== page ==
Jumanji: The Next Level is a body-swapping delight

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When Sony first rebooted Jumanji two years ago with the decades-later, new-cast follow-up Jumanji: Welcome To The Jungle. It was a pleasant surprise even in the long shadow of Star Wars. It was pretty good for a movie nobody was clamoring for.

For a movie base on a book about a board game. Welcome to the Jungle find a good premise.

Four teenagers of varying social positions would force to inhabit the bodies of avatars that looked suspiciously like. Dwayne “The Rock” Johnson, Kevin Hart, Jack Black, and Karen Gillan. The stars, then, would also force to inhabit the teenagers. Dwayne Johnson would improbably play an insecure nerd. Kevin Hart a strapping athlete frustrated by his newly diminutive frame. Jack Black a popular queen bee type aghast to find herself as a middle-aged man. Karen Gillan an awkward girl shocked by her newfound action-heroine coordination. It was a perfectly time gambit, coinciding with the downfall of the broadly popular Hollywood comedy. Welcome to the Jungle may have looked like a high-concept action-adventure, but it was really offering star-driven laughs.

The new follow-up Jumanji: The Next Level isn’t as conceptually inspired — few sequels are but it definitely understands that the new. 

Jumanji movies are, at their heart, body-swap comedies. The teenage characters, back in their normal forms. Separated for their first semester at college and are reuniting for holiday break. Spencer (Alex Wolff), pining for his time in Dwayne Johnson’s super-body avatar. Impulsively heed the call of the broke video game console and gets suck back into the world of Jumanji. Once his friend realize what’s happen, they set out to rescue him.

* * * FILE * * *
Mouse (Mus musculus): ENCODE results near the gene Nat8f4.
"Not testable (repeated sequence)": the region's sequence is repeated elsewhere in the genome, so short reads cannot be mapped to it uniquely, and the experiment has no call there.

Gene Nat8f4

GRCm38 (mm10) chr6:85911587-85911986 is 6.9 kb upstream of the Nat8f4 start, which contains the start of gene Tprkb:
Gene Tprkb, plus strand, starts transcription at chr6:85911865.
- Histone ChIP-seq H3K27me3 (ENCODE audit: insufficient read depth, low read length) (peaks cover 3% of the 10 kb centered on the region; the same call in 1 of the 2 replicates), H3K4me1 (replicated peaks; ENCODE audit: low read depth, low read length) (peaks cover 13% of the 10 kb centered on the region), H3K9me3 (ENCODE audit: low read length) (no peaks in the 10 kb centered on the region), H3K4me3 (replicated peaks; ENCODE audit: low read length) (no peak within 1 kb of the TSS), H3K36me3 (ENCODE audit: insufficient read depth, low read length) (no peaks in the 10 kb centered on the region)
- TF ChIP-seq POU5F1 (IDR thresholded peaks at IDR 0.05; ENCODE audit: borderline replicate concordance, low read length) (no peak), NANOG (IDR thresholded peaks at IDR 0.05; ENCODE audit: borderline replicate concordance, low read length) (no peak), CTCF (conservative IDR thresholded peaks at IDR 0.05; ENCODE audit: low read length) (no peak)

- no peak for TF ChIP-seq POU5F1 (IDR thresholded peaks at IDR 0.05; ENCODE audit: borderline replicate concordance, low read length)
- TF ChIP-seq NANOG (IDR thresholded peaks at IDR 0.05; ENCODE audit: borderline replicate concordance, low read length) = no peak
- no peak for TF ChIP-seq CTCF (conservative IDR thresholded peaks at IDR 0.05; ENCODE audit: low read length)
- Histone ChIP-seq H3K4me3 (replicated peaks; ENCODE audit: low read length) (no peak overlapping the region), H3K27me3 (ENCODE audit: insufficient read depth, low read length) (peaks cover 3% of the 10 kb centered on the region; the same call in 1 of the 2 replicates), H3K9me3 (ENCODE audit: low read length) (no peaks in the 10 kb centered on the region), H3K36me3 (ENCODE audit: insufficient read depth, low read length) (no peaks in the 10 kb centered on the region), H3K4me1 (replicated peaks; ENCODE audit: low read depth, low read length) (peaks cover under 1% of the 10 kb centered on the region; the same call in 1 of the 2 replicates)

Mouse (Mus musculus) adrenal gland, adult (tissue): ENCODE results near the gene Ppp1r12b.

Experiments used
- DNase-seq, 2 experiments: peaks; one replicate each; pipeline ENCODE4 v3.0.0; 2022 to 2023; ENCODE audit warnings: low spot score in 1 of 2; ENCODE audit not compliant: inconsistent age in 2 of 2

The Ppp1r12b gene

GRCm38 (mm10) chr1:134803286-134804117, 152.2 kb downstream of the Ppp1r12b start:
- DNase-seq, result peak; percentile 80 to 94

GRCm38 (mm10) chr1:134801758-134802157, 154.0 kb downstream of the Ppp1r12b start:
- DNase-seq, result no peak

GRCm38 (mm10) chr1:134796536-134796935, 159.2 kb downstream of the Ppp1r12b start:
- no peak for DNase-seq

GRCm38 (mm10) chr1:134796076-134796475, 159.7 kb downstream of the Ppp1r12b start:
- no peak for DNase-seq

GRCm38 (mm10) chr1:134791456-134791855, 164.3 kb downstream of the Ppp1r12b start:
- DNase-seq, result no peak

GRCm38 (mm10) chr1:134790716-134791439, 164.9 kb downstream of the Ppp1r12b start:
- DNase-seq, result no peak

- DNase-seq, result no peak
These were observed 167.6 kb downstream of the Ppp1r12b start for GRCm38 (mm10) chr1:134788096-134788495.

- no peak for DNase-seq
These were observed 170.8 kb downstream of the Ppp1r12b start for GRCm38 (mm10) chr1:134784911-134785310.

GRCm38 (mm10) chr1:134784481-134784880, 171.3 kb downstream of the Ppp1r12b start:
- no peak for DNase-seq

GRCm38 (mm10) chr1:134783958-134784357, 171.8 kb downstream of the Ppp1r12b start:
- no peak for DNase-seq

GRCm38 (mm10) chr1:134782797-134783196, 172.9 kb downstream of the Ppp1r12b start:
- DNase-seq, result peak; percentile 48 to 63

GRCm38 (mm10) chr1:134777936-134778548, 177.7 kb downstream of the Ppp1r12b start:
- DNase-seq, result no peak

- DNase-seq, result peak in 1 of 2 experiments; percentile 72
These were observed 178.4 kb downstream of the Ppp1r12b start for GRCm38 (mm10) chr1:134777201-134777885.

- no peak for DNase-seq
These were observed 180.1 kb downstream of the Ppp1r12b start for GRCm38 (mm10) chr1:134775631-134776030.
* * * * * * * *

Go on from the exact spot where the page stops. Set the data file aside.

But director and co-writer Jake Kasdan doesn’t stick them all back in the same bodies.

Martha (Morgan Turner) once again takes the form of Karen Gillan’s Lara Croft-ish badass. But Fridge (Ser’Darius Blain) is now Jack Black’s tweedy map-reader. While Johnson and Hart are “play” by Spencer’s Grandpa Eddie (Danny DeVito). And his former best friend Milo (Danny Glover), respectively, who have also been sucked into the digital world. Johnson does a game (if not exactly spot-on) imitation of DeVito’s rasp. While Hart does a (quite spot-on) imitation of Danny Glover’s gentility. That’s just the setup; the movie goes further into body-swap territory and introduces Awkwafina as another gaming avatar, among other complications.

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